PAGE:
Didn’t Go Gently – Interstellar (2014/dir. Christopher Nolan/USA)

I’m going to be straightforward with my main thesis. If you take nothing else from this here review, you must take this bit of advice: Should you choose to see Interstellar (and I do recommend you do in the end, alongside BoyhoodInterstellar has proven to be THE event movie of the year – quality aside) and if you’re close enough to a genuine IMAX theater (not the fascimiles that have been parading around with the brand), either see the movie in 70mm IMAX or do not see the movie at all. I’m seriously not settled yet from having witnessed the movie as an all-encompassing experience and from what I understand out of how video resolution and aspect ratios work, any other way of watching Interstellar will result in cropped imagery.

Which is a big fucking pet peeve as a filmmaker. Hiding something that clearly is wanted to be seen by the artist.

But don’t watch Interstellar in 70mm IMAX because you’d piss me off otherwise, watch Interstellar in 70mm IMAX because Interstellar is so ambitious of a picture (I believe it to be Christopher Nolan’s most ambitious film yet – edging out The Dark Knight Rises) and large of a beast that you deserve to have it surround you, not in front of you.

That aside, let me get to the real meat of my experience with the movie.

I’m 100% certain I only like Interstellar because I wanted to like it.

Sounds stupid, right? That’s kind of how most people should feel about any movie. Well, I’d think the quality of a movie is what is supposed to provoke your final opinion when it comes to anything and well, Interstellar is not really devoid of quality so much as it is all over the place.

The successes with the films are potent – the visual imagery is astonishing and the main cast is what keeps the movie afloat via Herculean effort.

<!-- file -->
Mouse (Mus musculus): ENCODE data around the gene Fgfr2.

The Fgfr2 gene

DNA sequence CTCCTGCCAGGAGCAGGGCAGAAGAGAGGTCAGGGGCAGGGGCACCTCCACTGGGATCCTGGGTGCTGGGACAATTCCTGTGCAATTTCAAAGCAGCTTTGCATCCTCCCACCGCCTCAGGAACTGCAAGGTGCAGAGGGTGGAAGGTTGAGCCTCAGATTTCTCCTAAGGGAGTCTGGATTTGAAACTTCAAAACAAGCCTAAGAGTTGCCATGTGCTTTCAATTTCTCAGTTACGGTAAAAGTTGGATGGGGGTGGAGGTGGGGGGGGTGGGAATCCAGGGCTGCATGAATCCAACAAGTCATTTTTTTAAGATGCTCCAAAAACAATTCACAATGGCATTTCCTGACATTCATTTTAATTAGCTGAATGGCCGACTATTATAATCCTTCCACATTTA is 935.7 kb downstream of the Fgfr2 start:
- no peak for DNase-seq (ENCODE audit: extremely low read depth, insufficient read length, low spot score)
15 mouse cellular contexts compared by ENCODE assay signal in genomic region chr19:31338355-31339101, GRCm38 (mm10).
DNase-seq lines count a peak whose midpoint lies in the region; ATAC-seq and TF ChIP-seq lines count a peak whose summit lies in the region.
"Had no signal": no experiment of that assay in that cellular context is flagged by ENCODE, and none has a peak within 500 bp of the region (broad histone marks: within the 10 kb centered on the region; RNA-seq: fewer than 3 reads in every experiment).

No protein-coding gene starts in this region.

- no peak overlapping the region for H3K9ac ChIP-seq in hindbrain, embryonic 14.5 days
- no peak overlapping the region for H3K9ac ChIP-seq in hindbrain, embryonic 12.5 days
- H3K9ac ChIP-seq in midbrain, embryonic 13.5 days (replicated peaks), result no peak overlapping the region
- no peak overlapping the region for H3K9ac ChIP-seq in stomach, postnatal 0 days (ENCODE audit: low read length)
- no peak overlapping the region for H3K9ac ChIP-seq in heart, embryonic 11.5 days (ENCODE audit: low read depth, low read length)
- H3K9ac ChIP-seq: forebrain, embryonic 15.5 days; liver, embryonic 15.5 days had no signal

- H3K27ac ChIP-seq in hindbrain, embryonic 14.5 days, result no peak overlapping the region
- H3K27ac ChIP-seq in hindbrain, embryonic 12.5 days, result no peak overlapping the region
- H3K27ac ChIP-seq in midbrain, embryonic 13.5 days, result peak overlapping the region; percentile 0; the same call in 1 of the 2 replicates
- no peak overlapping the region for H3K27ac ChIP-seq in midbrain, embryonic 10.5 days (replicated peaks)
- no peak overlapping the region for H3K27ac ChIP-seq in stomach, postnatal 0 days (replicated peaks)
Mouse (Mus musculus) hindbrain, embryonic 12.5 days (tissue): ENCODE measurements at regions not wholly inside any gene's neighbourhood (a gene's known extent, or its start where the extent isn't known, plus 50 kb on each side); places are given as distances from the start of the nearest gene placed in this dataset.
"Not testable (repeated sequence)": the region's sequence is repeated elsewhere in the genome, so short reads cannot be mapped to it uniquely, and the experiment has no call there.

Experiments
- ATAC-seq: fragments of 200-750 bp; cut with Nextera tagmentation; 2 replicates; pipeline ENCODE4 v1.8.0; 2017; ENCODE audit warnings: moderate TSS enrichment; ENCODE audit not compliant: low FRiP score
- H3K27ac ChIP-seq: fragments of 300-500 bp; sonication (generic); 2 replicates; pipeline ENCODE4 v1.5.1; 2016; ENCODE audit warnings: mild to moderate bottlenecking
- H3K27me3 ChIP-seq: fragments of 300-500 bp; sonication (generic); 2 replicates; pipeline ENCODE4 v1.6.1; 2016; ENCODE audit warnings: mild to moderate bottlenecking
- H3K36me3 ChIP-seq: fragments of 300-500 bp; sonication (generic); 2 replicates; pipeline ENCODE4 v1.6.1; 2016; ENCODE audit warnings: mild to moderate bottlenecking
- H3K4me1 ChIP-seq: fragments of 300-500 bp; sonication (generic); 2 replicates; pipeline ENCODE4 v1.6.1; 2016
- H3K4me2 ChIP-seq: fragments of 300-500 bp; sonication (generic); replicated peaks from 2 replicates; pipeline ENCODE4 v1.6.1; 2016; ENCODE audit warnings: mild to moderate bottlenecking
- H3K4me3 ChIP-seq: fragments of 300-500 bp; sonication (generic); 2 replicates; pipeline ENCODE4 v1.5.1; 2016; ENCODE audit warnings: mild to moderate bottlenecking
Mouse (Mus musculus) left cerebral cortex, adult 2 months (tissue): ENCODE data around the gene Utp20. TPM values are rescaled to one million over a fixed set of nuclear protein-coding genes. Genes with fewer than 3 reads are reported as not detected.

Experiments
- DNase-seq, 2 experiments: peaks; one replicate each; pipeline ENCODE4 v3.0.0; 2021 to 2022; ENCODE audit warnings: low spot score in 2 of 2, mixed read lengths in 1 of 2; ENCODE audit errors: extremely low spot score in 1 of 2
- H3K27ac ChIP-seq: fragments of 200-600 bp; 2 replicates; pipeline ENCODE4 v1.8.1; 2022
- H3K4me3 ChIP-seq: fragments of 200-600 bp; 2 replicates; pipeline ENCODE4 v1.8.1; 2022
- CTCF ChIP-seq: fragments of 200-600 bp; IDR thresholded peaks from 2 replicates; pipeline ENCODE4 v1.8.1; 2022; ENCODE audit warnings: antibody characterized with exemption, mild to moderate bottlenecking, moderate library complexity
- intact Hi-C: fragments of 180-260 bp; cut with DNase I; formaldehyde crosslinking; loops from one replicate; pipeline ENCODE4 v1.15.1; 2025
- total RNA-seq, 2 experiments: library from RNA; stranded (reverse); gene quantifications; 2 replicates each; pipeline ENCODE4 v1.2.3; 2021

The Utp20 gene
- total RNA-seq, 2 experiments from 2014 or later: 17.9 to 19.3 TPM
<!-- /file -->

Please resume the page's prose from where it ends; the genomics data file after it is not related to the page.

The failures are however, similar to Nolan’s previous film The Dark Knight Rises (again, also ambitious), a giant wreck rivaling the image Percy Shelley drafted of the Ozymandias ruins. That is to say, they are large. Obnoxious. And clearly the work of a great artist who is losing his touch (and I know there’s a cynicism that runs through me when it comes to talking about Christopher Nolan’s works, but I do feel The Prestige and Batman Begins alone validate Nolan as a filmmaker even if he’s never been one of my favorites).

Those failures are a totally imbalanced, half-unintelligible screenplay by director Nolan and his frequent collaborator and brother Jonathan Nolan (I don’t wanna say nepotism, but… Nolan does have enough clout in Hollywood for carte blanche no matter who he uses), a sound mix that sounds like a very very bad rough cut of a home video, a hamfisted attempt to make emotional beats louder than they actually resonate in real-life (but in honesty, when these beats work, they fucking work, so I guess it’s both a pro and con of the film), and sometimes a very blatantly obvious understanding that the space behind the ships the film takes place in are back-projected.

But, hey, it may seem like the deck of cons is stacked against the the deck of pros for the film, but I swear, when it comes to a movie like this, it doesn’t matter. I mean, half of these cons (the script and the emotional anti-climax) are the case in Gravity (whose visuals are not really matched by Interstellar, but to be fair, it takes a hell of a lot to match up to Emmanuel Lubezki and Hoyte van Hoytema’s work here is impressive in its own way), but we didn’t make any real illusions about Gravity was meant to be and it ended up being praised as one of the greatest movies of the past year on its visuals alone.

I don’t see Interstellar earning that acclaim anytime soon, honestly, but its visual work is absolutely astounding. To begin with the outright tangible, so much has been devoted to the reconstruction of what we know on space travel that it’s more through the believability of the confines of the astronauts that we get grounded into the story than the paper-thin characterizations of anyone who isn’t really either Murphy (Mackenzie Foy, Jessica Chastain, & Ellen Burstyn) or Cooper (Matthew McConaughey). And it’s yet another progenitor of the effort to create on-camera effects when it can be done and only allowing CGI effects as can possibly remain devoted to the actor-involving process of living in the scene itself. It feels real because, unlike Gravity, it is real and, even when Gravity still has been the best visual effects of the decade so far, Interstellar at least one-ups the previous film in being completely devoted to itself as a world that the actors can completely live-in without tricking themselves.